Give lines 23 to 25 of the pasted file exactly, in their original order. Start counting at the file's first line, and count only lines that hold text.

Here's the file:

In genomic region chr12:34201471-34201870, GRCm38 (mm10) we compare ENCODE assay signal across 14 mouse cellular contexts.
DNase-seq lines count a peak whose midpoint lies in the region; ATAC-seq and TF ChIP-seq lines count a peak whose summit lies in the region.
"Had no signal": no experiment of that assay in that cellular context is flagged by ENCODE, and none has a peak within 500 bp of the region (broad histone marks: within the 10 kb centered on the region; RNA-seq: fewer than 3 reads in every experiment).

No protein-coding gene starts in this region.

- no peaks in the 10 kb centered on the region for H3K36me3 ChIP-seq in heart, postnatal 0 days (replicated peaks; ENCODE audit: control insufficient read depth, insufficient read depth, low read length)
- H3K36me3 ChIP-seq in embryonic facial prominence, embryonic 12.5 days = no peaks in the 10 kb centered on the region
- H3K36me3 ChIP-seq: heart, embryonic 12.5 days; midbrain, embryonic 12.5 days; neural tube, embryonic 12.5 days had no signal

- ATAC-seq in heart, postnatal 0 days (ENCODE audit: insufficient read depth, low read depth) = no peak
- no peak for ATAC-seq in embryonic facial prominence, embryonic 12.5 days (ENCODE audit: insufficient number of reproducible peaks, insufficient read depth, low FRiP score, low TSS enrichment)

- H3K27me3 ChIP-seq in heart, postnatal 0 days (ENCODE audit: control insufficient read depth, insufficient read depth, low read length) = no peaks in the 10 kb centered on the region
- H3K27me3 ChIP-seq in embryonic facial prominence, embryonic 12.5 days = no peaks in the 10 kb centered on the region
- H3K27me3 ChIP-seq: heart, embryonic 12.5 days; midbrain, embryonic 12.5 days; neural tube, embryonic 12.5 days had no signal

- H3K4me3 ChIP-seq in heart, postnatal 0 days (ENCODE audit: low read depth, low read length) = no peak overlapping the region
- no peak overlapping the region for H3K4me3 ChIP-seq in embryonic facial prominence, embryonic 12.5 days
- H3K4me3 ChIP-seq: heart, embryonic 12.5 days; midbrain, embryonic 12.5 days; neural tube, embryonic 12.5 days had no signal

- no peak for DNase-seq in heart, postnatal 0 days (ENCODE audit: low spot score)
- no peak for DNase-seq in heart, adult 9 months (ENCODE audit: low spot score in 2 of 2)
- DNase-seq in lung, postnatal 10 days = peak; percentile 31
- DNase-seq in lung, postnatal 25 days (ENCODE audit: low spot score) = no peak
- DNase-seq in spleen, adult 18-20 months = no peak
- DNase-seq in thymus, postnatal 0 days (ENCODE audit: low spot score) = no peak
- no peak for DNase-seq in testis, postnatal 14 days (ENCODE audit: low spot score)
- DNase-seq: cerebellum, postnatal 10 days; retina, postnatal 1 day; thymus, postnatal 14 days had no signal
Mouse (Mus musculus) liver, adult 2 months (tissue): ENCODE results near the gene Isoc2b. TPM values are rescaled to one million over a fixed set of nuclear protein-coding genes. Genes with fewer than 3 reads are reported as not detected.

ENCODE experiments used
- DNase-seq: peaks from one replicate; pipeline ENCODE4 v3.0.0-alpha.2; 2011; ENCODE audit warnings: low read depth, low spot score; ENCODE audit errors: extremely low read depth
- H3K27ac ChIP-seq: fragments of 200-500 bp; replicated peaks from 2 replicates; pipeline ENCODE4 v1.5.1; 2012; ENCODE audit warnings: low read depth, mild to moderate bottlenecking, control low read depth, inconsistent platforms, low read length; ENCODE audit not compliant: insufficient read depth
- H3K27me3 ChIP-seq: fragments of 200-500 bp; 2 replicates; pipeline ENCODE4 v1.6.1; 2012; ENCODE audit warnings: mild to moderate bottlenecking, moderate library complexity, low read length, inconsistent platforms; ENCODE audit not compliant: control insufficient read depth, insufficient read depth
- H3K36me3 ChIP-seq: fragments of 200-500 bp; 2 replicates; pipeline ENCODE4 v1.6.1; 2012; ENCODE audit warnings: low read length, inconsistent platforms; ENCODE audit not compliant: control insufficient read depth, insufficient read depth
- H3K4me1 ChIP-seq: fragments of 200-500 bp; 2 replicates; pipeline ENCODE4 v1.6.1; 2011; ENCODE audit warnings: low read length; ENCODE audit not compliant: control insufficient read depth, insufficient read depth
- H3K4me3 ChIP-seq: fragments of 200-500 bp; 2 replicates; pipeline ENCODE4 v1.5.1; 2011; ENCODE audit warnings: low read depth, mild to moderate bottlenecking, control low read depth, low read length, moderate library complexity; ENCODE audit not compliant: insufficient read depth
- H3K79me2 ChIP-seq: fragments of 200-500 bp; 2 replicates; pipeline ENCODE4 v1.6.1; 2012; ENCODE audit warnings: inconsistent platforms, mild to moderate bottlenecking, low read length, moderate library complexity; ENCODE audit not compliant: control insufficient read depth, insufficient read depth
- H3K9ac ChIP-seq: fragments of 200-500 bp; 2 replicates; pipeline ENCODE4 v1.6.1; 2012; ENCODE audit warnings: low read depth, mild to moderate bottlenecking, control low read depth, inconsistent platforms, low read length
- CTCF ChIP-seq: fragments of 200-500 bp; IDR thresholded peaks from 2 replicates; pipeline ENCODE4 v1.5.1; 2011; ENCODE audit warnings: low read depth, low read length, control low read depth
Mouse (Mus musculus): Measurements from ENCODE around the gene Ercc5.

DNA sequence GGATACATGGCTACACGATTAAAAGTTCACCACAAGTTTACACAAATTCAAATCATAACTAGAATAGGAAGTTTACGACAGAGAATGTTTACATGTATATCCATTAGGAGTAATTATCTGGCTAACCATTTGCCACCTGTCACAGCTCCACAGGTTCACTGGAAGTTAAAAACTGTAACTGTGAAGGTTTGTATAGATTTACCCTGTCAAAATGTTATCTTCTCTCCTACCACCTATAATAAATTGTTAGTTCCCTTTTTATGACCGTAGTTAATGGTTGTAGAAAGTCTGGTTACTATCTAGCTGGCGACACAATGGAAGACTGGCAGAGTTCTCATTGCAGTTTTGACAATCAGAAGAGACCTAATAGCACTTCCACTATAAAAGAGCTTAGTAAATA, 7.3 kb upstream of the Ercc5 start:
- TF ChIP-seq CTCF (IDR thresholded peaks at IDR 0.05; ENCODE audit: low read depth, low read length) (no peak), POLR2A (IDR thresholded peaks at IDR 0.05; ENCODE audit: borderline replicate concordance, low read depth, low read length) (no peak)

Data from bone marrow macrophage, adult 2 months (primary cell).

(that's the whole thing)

- DNase-seq: cerebellum, postnatal 10 days; retina, postnatal 1 day; thymus, postnatal 14 days had no signal
Mouse (Mus musculus) liver, adult 2 months (tissue): ENCODE results near the gene Isoc2b. TPM values are rescaled to one million over a fixed set of nuclear protein-coding genes. Genes with fewer than 3 reads are reported as not detected.

ENCODE experiments used